My other issue with the book is the way that it's divided into chapters. Some books like Women, Men and Eunuchs: Gender in Byzantium can take a more separate approach to a historical time period and work. this is because the scope of each chapter is very specific in what it covers. there is little to no overlap in other chapters and there is generally not much repeated. Kennedey's work however attempts to separate while weaving together in a story and it doesn't work well. It's a bit like reading a novel out of order randomly selecting which chapter you will read. It's a disjointed experience and you have to jump from one person to another and one topic to another constantly to re situate yourself in the context of what's happening. I wonder if he wouldn't have been better off using a bit more of a chronological progression throughout the book in which he could have incorporated each of the elements he tried to separate. It might have made it easier for the reader to compare military, architectural, and cultural differences between all the different caliphs while also moving forward in a logical and more story like progression.

I would still recommend this for people looking to learn more about the Abbasid Caliphs which is mostly what the book ends up talking about but most other questions about court culture or how people lived their daily lives go largely unanswered. Be aware that parts are going to quickly switch from a story to history in a split second and that jolting experience as a reader can be a problem with moving forward in the book. I do think there is a lot of good information and it is relatively accessible to the average reader (assuming you like reading history and are used to reading in that genre). It does help to examine the history and successions of the Abbasid Caliphs and tells some of the stories that make them seem more like human beings as opposed to just some distant historical figures.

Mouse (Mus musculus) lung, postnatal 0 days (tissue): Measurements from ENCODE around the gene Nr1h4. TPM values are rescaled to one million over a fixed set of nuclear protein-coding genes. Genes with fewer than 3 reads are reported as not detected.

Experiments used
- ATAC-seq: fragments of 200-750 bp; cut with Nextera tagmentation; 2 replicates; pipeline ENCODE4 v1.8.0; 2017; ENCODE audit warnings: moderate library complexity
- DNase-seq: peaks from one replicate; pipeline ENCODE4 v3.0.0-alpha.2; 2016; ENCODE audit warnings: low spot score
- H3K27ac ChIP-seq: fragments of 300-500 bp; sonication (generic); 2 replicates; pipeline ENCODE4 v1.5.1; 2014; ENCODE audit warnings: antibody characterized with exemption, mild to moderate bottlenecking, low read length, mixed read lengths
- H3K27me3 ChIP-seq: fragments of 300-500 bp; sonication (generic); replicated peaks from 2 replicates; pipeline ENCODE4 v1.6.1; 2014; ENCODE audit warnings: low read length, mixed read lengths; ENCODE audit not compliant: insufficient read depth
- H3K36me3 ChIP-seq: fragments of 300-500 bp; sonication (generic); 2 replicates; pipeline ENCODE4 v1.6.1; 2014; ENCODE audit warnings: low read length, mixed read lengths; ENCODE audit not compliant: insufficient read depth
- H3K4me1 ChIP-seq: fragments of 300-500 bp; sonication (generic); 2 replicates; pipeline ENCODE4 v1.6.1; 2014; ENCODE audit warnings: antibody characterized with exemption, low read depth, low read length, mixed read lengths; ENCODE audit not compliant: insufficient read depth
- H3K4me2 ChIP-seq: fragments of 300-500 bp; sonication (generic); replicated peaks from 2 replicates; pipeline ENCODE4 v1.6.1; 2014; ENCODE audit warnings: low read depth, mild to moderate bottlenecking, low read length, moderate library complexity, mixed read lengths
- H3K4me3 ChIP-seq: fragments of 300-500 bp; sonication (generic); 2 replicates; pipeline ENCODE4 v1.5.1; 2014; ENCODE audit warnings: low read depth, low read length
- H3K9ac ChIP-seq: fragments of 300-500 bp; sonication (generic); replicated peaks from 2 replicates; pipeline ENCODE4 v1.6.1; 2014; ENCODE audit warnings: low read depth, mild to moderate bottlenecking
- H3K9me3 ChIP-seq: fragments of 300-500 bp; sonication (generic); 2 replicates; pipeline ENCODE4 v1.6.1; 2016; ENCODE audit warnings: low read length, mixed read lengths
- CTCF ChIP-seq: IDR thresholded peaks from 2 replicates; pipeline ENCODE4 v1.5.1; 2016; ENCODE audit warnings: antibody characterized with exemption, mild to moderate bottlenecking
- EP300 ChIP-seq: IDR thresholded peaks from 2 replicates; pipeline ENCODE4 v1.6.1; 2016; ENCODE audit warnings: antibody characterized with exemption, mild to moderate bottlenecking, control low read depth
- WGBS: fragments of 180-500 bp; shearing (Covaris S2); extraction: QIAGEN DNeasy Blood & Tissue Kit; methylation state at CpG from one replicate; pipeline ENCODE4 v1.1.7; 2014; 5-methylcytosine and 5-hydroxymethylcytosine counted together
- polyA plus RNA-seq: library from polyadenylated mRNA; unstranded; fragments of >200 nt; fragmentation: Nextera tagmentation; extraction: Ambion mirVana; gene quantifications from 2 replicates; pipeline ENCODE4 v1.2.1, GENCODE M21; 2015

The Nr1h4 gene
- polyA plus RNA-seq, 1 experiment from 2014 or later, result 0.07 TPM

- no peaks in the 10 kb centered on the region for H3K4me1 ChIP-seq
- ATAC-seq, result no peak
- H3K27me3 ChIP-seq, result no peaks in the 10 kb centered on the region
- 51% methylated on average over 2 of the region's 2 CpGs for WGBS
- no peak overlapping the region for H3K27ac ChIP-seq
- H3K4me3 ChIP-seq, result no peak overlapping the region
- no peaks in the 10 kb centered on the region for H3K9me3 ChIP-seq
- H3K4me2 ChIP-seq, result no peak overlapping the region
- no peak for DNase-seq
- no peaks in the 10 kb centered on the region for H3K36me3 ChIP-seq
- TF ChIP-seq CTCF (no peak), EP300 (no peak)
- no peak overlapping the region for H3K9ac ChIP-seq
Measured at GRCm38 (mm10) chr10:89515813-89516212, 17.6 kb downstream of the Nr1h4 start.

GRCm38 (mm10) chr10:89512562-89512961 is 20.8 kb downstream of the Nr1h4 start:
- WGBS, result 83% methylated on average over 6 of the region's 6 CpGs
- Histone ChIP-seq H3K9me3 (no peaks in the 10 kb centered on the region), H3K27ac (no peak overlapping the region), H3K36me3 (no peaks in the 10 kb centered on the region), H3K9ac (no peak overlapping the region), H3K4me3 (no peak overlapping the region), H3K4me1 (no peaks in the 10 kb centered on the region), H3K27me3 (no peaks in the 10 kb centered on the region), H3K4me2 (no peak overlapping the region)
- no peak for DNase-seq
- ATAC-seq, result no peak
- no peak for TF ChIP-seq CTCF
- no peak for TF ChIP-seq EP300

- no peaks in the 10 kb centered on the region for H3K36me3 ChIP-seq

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LibraryThing member le.vert.galant
Interesting stories of court life during the Abbasid Caliphate. The book is poorly organized, jumping around chronologically and spitting events up between chapters. I enjoyed it but can't recommend it.

Language

Original publication date

2004

Physical description

352 p.; 8.4 inches

ISBN

0753818965 / 9780753818961